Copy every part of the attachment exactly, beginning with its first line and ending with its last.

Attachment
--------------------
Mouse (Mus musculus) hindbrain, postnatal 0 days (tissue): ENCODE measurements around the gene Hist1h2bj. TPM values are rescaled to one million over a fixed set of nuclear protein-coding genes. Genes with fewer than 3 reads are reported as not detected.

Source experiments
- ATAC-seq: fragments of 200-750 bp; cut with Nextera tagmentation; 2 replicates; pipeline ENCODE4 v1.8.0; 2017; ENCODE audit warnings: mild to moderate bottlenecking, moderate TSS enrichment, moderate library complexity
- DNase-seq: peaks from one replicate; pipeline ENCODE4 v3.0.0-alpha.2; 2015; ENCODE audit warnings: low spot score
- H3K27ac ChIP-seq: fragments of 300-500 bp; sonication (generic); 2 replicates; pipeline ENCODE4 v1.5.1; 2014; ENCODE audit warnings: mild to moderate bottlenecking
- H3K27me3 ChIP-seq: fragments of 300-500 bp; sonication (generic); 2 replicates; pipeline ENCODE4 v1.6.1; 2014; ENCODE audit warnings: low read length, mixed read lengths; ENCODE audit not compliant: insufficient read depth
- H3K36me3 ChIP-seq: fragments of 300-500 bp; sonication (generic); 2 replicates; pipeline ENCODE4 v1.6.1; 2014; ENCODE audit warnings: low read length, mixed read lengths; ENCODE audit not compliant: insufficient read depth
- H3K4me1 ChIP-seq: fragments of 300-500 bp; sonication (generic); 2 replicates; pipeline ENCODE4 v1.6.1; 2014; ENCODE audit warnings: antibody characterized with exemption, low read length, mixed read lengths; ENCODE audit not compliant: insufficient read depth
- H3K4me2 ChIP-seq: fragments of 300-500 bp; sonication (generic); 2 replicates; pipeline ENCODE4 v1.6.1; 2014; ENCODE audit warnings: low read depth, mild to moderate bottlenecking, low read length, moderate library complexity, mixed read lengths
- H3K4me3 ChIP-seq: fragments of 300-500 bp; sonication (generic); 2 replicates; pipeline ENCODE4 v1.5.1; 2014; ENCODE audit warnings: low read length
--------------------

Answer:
Mouse (Mus musculus) hindbrain, postnatal 0 days (tissue): ENCODE measurements around the gene Hist1h2bj. TPM values are rescaled to one million over a fixed set of nuclear protein-coding genes. Genes with fewer than 3 reads are reported as not detected.

Source experiments
- ATAC-seq: fragments of 200-750 bp; cut with Nextera tagmentation; 2 replicates; pipeline ENCODE4 v1.8.0; 2017; ENCODE audit warnings: mild to moderate bottlenecking, moderate TSS enrichment, moderate library complexity
- DNase-seq: peaks from one replicate; pipeline ENCODE4 v3.0.0-alpha.2; 2015; ENCODE audit warnings: low spot score
- H3K27ac ChIP-seq: fragments of 300-500 bp; sonication (generic); 2 replicates; pipeline ENCODE4 v1.5.1; 2014; ENCODE audit warnings: mild to moderate bottlenecking
- H3K27me3 ChIP-seq: fragments of 300-500 bp; sonication (generic); 2 replicates; pipeline ENCODE4 v1.6.1; 2014; ENCODE audit warnings: low read length, mixed read lengths; ENCODE audit not compliant: insufficient read depth
- H3K36me3 ChIP-seq: fragments of 300-500 bp; sonication (generic); 2 replicates; pipeline ENCODE4 v1.6.1; 2014; ENCODE audit warnings: low read length, mixed read lengths; ENCODE audit not compliant: insufficient read depth
- H3K4me1 ChIP-seq: fragments of 300-500 bp; sonication (generic); 2 replicates; pipeline ENCODE4 v1.6.1; 2014; ENCODE audit warnings: antibody characterized with exemption, low read length, mixed read lengths; ENCODE audit not compliant: insufficient read depth
- H3K4me2 ChIP-seq: fragments of 300-500 bp; sonication (generic); 2 replicates; pipeline ENCODE4 v1.6.1; 2014; ENCODE audit warnings: low read depth, mild to moderate bottlenecking, low read length, moderate library complexity, mixed read lengths
- H3K4me3 ChIP-seq: fragments of 300-500 bp; sonication (generic); 2 replicates; pipeline ENCODE4 v1.5.1; 2014; ENCODE audit warnings: low read length